Re: Regretable Forking of linux



The Natural Philosopher <tnp@xxxxxxxxxxxxxxx> writes:

Keith Keller wrote:
On 2010-09-28, Aragorn <aragorn@xxxxxxxxxxxxxxxxxxx> wrote:
On Monday 27 September 2010 23:25 in comp.os.linux.misc, somebody
identifying as Keith Keller wrote...
I think this is not such a great idea. What if everyone in the wheel
group forgets their password? Or the groups file gets damaged (e.g.,
someone in wheel does sudo rm /etc/group)? Now you're forced to
reboot single-user or from external media, just to gain root
privileges?
Well, I am the only one in the "wheel" group, so the chances to that are
very small. ;-)

I disagree--it's potentially very easy to forget which password you've
used where, or to forget to enter a new password into whatever you use
to track passwords. Or, in this case, you could potentially mess up
your entry in /etc/passwd or /etc/shadow.

It's not so much a matter of paranoia as it is a matter of
principle. Root /can/ still log in if the system goes down to
runlevel 1 - on my
system, that requires typing the root password or hitting Control+D to
return to the default runlevel, albeit that not every distro is set up
that way - but not in the regular runlevels.

Having to go to runlevel 1 just to be able to log in as root directly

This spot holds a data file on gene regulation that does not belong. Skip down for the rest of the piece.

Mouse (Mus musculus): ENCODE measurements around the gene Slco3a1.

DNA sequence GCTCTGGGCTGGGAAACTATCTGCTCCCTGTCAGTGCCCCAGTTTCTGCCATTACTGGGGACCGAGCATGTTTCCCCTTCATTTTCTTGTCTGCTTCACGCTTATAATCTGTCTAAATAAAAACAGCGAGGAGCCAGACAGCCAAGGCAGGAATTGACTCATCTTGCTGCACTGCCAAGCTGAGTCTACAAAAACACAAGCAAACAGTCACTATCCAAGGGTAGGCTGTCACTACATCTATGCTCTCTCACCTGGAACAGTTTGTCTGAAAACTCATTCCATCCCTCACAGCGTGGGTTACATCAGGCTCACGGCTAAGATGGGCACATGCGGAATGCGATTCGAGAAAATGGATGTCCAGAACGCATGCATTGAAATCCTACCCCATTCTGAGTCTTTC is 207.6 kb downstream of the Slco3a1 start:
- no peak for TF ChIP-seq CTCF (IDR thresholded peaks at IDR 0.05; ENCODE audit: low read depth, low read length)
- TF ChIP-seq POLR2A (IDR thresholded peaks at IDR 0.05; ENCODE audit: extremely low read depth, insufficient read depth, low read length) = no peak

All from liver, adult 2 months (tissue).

seems really annoying, and doesn't really buy you much in the way of
security. If anyone has physical access to the machine, they can simply
reboot to gain root access, and if you monitor reboots, can certainly
come up with a plausible explanation for why the machine was rebooted.

Note: I don't really like "sudo" all that much either, but it's
convenient. From the security aspect, "su" is safer, though.

I disagree here too--sudo actually logs everything to syslog, whereas su
only logs the su event itself, not the commands executed.

I have never found knowing what was done to be much help in repairing
the damage.

Not being root except for specific things is good enough for me.

I don't like sudo because half the time if there is a problem you need
to do many things as root.

Sudo stops asking for passwords on subsequent invocations
so you only need to keep retyping sudo in front of each new command.

If course you can always:

sudo bash

which is just about the same thing as

su root

except you don't need roots password.
.